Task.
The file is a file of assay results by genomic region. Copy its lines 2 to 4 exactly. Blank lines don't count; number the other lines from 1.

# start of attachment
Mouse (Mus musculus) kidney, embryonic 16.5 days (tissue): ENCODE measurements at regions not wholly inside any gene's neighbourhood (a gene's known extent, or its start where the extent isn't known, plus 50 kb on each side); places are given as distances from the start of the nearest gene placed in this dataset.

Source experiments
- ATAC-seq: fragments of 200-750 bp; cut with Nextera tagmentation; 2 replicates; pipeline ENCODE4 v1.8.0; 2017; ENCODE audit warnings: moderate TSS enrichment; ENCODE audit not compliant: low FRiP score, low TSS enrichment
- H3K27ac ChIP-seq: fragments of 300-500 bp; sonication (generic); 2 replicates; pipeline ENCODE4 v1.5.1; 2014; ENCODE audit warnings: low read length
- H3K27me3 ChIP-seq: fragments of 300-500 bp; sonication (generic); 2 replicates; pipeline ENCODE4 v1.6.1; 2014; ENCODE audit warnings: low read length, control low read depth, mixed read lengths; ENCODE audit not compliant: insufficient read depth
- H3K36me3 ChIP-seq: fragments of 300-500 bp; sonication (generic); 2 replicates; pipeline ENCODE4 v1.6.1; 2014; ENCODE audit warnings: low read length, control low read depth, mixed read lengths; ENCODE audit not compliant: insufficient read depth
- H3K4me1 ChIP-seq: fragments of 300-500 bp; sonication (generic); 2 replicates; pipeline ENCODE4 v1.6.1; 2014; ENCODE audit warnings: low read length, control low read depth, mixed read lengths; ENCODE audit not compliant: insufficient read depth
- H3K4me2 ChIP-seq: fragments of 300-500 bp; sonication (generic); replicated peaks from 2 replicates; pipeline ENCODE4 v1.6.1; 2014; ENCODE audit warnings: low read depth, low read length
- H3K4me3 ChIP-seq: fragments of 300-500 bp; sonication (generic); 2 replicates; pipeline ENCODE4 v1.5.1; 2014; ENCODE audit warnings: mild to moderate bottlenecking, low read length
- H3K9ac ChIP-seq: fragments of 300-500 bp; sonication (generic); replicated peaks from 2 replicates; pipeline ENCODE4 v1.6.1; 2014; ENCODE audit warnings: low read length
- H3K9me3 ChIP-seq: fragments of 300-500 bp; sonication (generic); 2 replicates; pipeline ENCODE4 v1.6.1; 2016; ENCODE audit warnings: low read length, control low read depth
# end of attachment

Source experiments
- ATAC-seq: fragments of 200-750 bp; cut with Nextera tagmentation; 2 replicates; pipeline ENCODE4 v1.8.0; 2017; ENCODE audit warnings: moderate TSS enrichment; ENCODE audit not compliant: low FRiP score, low TSS enrichment
- H3K27ac ChIP-seq: fragments of 300-500 bp; sonication (generic); 2 replicates; pipeline ENCODE4 v1.5.1; 2014; ENCODE audit warnings: low read length